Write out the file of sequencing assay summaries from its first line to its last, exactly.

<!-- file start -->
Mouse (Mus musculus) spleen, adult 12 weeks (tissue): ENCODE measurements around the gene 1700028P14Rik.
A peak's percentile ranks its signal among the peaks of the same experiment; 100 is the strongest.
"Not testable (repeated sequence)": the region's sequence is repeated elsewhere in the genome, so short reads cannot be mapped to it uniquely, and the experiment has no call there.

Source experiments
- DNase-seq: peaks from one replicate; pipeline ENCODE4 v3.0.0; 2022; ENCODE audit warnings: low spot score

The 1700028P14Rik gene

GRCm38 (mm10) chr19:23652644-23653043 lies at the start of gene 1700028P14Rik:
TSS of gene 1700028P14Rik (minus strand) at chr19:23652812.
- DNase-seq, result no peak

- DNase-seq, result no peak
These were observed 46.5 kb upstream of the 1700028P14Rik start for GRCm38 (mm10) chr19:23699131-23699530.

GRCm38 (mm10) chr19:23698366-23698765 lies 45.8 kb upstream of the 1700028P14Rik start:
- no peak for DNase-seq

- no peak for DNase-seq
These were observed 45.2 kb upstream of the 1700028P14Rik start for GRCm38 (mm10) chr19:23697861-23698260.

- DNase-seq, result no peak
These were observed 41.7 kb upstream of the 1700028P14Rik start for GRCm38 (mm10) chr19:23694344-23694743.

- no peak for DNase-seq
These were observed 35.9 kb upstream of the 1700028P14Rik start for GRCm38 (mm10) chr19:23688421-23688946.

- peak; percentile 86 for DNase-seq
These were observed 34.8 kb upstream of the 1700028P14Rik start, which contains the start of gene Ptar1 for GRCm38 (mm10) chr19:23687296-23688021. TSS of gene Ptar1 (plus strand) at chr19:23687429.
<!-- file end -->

Mouse (Mus musculus) spleen, adult 12 weeks (tissue): ENCODE measurements around the gene 1700028P14Rik.
A peak's percentile ranks its signal among the peaks of the same experiment; 100 is the strongest.
"Not testable (repeated sequence)": the region's sequence is repeated elsewhere in the genome, so short reads cannot be mapped to it uniquely, and the experiment has no call there.

Source experiments
- DNase-seq: peaks from one replicate; pipeline ENCODE4 v3.0.0; 2022; ENCODE audit warnings: low spot score

The 1700028P14Rik gene

GRCm38 (mm10) chr19:23652644-23653043 lies at the start of gene 1700028P14Rik:
TSS of gene 1700028P14Rik (minus strand) at chr19:23652812.
- DNase-seq, result no peak

- DNase-seq, result no peak
These were observed 46.5 kb upstream of the 1700028P14Rik start for GRCm38 (mm10) chr19:23699131-23699530.

GRCm38 (mm10) chr19:23698366-23698765 lies 45.8 kb upstream of the 1700028P14Rik start:
- no peak for DNase-seq

- no peak for DNase-seq
These were observed 45.2 kb upstream of the 1700028P14Rik start for GRCm38 (mm10) chr19:23697861-23698260.

- DNase-seq, result no peak
These were observed 41.7 kb upstream of the 1700028P14Rik start for GRCm38 (mm10) chr19:23694344-23694743.

- no peak for DNase-seq
These were observed 35.9 kb upstream of the 1700028P14Rik start for GRCm38 (mm10) chr19:23688421-23688946.

- peak; percentile 86 for DNase-seq
These were observed 34.8 kb upstream of the 1700028P14Rik start, which contains the start of gene Ptar1 for GRCm38 (mm10) chr19:23687296-23688021. TSS of gene Ptar1 (plus strand) at chr19:23687429.